My Dad, Baker Reg Sparrowhawk, came to Nettlebed in 1927 at 18 years old. He came from Aston in West Oxon to work for Mr Cave Saunders in the bakery.

Reg delivering the bread
Reg with his son Pat at work

The hours were long and hard having to start each morning at 3.30 to make the bread and afterwards go with a horse and cart around the villages delivering it. Then at six in the evening back to work to make the dough for the following day.


In those days doughs had to prove for 8 hours before being weighed up according to the size. He had a set of scales but not really needed as he could cut off a piece of the right weight from years of experience. Following that each piece of dough was moulded and tinned, all by hand, and baked for half hour and ten! Never 40 minutes, always ‘alf hour and ten.

Stoking the fire
The fire went right through the oven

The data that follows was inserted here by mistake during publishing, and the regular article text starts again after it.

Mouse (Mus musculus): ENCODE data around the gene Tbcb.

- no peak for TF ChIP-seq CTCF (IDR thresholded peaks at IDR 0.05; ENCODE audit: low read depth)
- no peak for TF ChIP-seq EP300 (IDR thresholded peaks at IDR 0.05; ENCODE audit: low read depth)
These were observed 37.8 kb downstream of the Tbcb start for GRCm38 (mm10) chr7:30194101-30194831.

The ovens were coal fired and stoked from a furnace. These very ovens are still in existence in Brights Showroom on Nettlebed High Street and well worth a look. There was little health and safety then with coal brought from the coal cellar and yeast was mixed in an old bucket by hand. I don’t even remember hot water there.
We lived though and had the pleasure of real bread. Well most of the time we did but if someone knocked on our door asking for bread it was ours that went.


In 1949 when Dad was laid low with a slipped disc, Saunders decided to sell out and the bake house was closed. My Dad knew no other life so on his recovery early in 1950 he took on running the bakery himself with a partner. This did not last long and as his son, Pat, was leaving school, he went in to work in the bakery. Mother kept the books, they took on a roundsman, John Boffin, and carried on the business.
As kids we would deliver bread during dinner time from school, help stack the bread on Saturdays, load the van and then deliver around Nettlebed on a trade bike!!
He was mainly a bread baker but did make a mean lardy cake, dough cakes and buns. Christmas mornings he would wrap gammon in dough and cook this or turkeys for whoever wanted it. It was a very hard life and after a nasty flu at Christmas 1969 he was forced to retire after 43 years as the Village baker.
We have great memories of that old bake house and all the stories it told.
Sue Worth